In 1940, the British had no adequate, organised air-sea rescue plan. The RAF relied on the hope that a passing trawler or Naval vessel would pick up any downed pilots. A fair number were picked up by the RNLI ( Royal National Lifeboat Institution ) who played an unsung role in the Battle.
A conference in 1939 had placed the responsibility for organising air-sea rescue under Coastal Command ; some launches had been ordered but were not ready in time for the Summer of 1940.
The RAF fighter pilots had no dinghies or fluorescent dye markers ; all they had was the 'Mae West' lifejacket. The temperature of the Channel in Summer reaches about 14 degrees C at best giving a downed pilot about 4 hours before death from hypothermia ( this of course varied depending on the individual, there are instances of pilots surviving 12 hours or so ).
A further horror was the standard issue Van Heusen shirt ; the collar shrank in contact with salt water and could choke the unfortunate wearer. This is the main reason for RAF pilot's unofficial adoption of the white silk scarf ; it wasn't just because they looked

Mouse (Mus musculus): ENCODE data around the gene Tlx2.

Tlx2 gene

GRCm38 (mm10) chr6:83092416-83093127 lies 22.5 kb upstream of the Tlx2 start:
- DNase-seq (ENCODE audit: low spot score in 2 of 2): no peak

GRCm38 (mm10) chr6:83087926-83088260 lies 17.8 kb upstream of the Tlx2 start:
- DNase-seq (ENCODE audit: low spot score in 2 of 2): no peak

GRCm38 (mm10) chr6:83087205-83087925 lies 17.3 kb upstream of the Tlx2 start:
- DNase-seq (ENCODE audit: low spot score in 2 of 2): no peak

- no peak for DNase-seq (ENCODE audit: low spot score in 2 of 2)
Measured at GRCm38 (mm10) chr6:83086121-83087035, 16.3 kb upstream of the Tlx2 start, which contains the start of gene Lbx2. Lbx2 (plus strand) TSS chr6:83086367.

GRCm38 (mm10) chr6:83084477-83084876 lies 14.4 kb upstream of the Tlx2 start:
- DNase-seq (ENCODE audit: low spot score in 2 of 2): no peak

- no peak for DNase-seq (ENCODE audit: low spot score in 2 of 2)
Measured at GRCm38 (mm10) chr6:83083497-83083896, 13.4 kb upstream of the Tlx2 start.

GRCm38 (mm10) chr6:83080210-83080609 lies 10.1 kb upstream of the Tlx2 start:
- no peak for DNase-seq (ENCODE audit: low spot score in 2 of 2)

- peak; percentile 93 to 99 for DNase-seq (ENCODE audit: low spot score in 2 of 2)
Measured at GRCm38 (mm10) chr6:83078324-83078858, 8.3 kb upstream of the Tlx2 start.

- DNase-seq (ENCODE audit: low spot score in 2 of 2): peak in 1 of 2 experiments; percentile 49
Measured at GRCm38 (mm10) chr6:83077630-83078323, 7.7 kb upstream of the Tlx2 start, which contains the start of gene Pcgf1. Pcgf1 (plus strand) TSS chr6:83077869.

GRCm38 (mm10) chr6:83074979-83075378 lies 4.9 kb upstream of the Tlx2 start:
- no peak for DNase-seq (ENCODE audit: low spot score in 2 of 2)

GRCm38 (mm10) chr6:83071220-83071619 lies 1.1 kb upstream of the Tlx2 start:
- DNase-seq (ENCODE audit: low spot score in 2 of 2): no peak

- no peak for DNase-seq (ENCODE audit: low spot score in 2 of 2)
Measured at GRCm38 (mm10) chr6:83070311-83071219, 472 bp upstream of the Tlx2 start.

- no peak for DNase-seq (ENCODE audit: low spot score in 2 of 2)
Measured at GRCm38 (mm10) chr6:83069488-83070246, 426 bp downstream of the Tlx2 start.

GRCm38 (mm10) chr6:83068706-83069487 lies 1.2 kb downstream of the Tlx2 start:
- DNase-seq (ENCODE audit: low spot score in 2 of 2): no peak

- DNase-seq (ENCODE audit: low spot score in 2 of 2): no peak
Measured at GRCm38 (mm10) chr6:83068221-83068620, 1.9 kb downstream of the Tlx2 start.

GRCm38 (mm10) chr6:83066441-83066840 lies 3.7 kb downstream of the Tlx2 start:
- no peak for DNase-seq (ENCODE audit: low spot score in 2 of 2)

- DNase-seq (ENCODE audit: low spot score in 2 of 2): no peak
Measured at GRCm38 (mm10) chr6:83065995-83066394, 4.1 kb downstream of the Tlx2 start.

ASR definitely 'caught the British out' during the BofB ; on 22 August 1940 Fighter Command got 12 Lysanders to help with sea searches, but many pilots drowned within sight of the shore. Possibly the worst place to be shot down was the Thames estuary; the swift currents made survival virtually impossible.
The proper, RAF Air-Sea Rescue organization was formed in 1941.
( The above details come from various sources, including Bungay, The Most Dangerous Enemy , Price, The Hardest Day, and Mason, Battle Over Britain ).
( PS : TA, the North Sea is definitely more inhospitable than the Channel. The Channel does at least benefit from the very tail-end of the current from the Gulf of Mexico : even so I wouldn't like to be adrift in either place...
As for the RNLI it saved some 6 500 people during the war years but I haven't found any stats on RAF pilots. Another interesting thread